One of the action plans during my Presidency is to lobby our community stakeholders in introducing mental health insurance into group and individual insurance schemes in Hong Kong. We have been collaborating with the Federation of Insurers to promote the concept and importance of mental health insurance in enhancing mental health and work productivity of employees in Hong Kong. The college has been planning to deliver talks and workshops to corporation employees on enhancing the concept and importance of mental wellness in workplaces. This will hopefully enhance awareness of the importance of mental health insurance in the eyes of corporate employers. Our college has identified a potential synergy between this objective and our current objective of promoting mental health in general public and also among community stakeholders affected directly and indirectly by the current social unrest. As such, our current Care4ALL programme public health promotion strategies have been placing additional weights on corporation employers whose staff have been adversely affected by the current social unrest (e.g. MTR corporation, property management staff, and tourism industries). Through a series of public mental health promotion work and volunteering early intervention services, it is hoped that the general public and the government will have enhanced awareness of the importance of public mental health. The image of a psychiatrist as a public mental health advocate, a nurturer of mental well-being, and a clinical leader in delivering effective evidence-based psychiatric care to patients with mental health problems will then be further consolidated in the hearts of people of Hong Kong.


Making our college a prominent and influential voice on public mental health in Hong Kong cannot be realised without building up our human resource capacities. This starts from the point of recruitment of medical undergraduates into psychiatry. Although recruitment of undergraduates to fill up current training posts is not a major problem in Hong Kong, recruiting the most able and dedicated undergraduates is a formidable challenge. Our college is now developing a series of videos to attract and motivate our medical students to develop interest in the field of psychiatry. Another important way to arouse interest and awareness among medical students of mental health issues is to promote mental wellness in medical schools. It is one of my action plan items in working with Departments of Psychiatry to promote mental wellness among medical students. Recruiting high calibre medical undergraduates into psychiatry also requires our college being equipped with a more valid way of selecting best possible candidates in the Education Appointment Committee. I will work with the Chairs of Education Appointment Committee and Education Committee to develop a better method of selecting the most suitable applicants for entry into our college training system. In order to enhance our image of a psychiatrist as a medical scientist, it is important to enrich our trainees and trainers in the integration of neuroscience into our training curriculum. The aim of integration is not about expecting our college fellows to become neuroscientists but rather competent psychiatrists who can explain patients’ diagnoses and treatment rationale from the perspective of neurobiological models. I am now working with the Chair of the Education Committee and the Task Force on Neuroscience Curriculum to develop a systematic strategy to promote integration of neuroscience curriculum into our training curriculum. Training cannot be teased apart from assessment. Besides, current assessments emphasise the importance of assessing ‘how to do it right’ rather than ‘what to know’. As such, our college assessments will need to explore different approaches of assessment to ensure that our trainees are able to deliver evidence based treatments to the right patients at the right time.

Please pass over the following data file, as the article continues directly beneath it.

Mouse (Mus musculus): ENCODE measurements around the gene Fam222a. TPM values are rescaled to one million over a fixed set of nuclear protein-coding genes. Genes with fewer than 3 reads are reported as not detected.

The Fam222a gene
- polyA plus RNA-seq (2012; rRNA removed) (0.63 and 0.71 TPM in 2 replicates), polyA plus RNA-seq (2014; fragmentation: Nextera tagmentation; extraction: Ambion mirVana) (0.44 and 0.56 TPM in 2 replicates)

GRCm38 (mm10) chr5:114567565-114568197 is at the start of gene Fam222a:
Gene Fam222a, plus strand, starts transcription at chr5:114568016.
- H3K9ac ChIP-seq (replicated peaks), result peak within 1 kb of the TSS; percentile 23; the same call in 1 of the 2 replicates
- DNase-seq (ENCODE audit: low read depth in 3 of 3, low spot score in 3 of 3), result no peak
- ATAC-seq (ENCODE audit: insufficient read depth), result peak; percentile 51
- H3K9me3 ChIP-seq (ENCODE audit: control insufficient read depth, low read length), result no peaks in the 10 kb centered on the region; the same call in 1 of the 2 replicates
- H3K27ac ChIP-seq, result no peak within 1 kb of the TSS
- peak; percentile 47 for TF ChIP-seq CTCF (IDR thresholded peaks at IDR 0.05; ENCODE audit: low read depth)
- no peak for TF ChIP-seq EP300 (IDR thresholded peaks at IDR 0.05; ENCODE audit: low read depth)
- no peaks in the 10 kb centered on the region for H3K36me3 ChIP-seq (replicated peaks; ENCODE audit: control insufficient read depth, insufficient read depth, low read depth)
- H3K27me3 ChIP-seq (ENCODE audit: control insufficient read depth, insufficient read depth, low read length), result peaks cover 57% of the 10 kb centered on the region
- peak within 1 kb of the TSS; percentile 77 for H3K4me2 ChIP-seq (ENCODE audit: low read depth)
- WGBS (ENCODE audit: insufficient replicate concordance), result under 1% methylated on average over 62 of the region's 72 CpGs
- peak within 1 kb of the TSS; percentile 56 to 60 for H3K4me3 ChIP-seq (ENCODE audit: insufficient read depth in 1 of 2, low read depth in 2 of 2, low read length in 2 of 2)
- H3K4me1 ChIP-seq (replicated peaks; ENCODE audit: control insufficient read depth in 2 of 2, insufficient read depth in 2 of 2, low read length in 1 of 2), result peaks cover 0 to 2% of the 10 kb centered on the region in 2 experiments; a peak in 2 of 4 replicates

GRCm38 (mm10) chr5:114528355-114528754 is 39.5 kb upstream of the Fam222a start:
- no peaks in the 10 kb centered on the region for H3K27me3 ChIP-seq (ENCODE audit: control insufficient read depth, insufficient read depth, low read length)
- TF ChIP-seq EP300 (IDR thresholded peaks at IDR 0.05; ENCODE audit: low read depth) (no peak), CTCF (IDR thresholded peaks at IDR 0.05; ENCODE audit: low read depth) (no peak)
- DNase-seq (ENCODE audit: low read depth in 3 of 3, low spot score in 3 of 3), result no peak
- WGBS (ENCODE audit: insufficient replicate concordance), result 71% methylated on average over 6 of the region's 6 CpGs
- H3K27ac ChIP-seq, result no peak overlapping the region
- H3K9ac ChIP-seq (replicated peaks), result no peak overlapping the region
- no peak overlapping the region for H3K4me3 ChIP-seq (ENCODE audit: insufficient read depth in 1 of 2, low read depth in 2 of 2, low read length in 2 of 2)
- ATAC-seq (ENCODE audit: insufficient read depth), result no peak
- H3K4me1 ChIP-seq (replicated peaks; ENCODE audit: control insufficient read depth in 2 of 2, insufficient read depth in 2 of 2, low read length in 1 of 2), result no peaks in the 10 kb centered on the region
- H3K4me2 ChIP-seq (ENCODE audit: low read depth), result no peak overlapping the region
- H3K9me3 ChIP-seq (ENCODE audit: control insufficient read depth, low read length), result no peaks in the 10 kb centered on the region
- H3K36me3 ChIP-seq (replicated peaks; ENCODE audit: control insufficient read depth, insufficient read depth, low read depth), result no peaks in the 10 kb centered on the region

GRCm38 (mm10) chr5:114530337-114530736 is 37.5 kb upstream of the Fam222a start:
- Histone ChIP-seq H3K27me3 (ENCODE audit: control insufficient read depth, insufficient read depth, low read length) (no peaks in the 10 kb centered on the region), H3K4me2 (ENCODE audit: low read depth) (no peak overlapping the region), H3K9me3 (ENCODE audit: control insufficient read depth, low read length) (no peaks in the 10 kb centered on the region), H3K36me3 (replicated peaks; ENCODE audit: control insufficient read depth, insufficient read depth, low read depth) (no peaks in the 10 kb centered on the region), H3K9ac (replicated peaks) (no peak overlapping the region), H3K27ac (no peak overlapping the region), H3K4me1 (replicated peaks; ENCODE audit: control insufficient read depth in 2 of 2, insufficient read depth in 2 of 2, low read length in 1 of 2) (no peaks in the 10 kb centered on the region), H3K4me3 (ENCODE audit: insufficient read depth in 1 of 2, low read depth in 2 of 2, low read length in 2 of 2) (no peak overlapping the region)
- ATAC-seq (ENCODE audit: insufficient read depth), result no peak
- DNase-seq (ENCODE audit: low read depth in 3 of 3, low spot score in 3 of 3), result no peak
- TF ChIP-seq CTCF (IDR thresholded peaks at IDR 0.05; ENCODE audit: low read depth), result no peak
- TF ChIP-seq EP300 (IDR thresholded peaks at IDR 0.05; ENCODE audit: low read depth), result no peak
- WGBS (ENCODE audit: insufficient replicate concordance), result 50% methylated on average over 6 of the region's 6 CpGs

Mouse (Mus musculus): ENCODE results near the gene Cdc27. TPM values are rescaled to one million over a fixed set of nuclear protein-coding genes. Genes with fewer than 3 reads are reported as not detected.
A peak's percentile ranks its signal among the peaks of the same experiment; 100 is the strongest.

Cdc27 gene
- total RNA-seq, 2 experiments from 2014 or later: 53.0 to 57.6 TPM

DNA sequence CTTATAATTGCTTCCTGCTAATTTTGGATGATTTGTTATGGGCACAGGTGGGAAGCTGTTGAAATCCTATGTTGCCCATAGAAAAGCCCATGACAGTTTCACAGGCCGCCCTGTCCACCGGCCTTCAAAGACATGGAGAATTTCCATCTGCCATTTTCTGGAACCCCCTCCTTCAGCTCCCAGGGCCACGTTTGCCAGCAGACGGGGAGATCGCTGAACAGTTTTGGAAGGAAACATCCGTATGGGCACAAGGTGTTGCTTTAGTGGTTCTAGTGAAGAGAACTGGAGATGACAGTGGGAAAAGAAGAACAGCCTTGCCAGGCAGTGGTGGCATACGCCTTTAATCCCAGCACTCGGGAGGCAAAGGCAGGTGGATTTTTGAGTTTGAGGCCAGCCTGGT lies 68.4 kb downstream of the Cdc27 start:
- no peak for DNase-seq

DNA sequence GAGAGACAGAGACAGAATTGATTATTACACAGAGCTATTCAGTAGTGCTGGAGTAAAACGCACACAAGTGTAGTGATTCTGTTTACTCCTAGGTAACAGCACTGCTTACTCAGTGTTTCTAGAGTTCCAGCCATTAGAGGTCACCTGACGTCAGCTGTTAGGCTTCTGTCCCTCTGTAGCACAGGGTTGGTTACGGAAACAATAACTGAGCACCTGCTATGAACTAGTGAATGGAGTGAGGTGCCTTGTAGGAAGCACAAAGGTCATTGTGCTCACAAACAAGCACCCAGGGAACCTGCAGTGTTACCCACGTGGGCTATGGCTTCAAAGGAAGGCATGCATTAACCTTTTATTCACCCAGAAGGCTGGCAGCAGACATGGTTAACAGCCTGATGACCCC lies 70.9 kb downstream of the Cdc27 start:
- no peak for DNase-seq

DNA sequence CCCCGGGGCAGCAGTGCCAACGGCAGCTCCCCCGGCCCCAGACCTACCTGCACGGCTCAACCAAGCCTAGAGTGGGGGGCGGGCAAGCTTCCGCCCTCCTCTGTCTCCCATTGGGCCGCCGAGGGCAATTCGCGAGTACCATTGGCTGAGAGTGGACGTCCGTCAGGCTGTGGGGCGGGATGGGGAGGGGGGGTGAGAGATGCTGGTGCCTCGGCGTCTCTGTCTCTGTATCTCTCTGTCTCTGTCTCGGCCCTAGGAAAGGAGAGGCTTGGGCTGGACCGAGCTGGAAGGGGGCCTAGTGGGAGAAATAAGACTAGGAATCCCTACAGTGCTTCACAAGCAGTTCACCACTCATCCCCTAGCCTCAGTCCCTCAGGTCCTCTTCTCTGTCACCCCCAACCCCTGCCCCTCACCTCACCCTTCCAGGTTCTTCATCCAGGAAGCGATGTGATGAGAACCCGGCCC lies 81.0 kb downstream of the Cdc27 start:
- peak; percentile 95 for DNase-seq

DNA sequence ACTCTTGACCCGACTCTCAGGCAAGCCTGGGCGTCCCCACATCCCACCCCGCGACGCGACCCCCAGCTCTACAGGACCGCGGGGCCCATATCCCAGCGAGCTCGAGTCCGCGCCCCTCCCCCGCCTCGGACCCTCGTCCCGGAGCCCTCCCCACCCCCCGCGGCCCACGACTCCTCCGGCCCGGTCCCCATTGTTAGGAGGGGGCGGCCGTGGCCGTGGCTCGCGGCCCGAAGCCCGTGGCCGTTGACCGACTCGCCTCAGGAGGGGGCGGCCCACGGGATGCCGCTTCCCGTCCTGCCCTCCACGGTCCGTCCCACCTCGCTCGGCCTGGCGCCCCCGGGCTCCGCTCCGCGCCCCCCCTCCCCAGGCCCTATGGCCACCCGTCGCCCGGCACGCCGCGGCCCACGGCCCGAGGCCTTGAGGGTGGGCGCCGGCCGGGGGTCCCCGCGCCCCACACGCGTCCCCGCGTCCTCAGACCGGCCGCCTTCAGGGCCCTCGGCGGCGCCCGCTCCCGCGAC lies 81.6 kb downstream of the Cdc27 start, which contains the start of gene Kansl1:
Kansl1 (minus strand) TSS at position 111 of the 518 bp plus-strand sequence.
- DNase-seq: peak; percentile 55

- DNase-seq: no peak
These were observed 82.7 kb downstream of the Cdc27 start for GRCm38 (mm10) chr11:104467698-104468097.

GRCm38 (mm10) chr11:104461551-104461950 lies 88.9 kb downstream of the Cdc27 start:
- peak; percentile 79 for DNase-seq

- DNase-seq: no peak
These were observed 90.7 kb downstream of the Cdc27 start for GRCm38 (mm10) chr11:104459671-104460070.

Up keeping the knowledge and skills of our qualified psychiatrists is also pivotal in maintaining a high quality workforce to safeguard the mental health of people in Hong Kong. During my presidential terms, I have been encouraging our clinical divisions to provide training workshops and lectures to update our fellows on the scientific advances in the assessment and treatment of mental disorders. Our college will work with our Academy, other regional colleges, and World Psychiatric Association to organise regional or international conferences. These conferences will bring in top-notch academia and clinicians to share their knowledge and skills in recent advances in the field of mental health and neuroscience. Such conferences will also foster international research collaboration and inter-collegial academic exchanges and mutual support.


I sincerely appeal to all my college inceptors, members and fellows to join hands to make our college a united organisation that endeavours to safeguard and promote the mental health of people in Hong Kong. This is a most challenging period in Hong Kong which highlights the importance of public mental health. I earnestly hope that we can all work together in various college projects and initiatives to help build our society a caring, tolerant and compassionate one.



Dr Roger Ng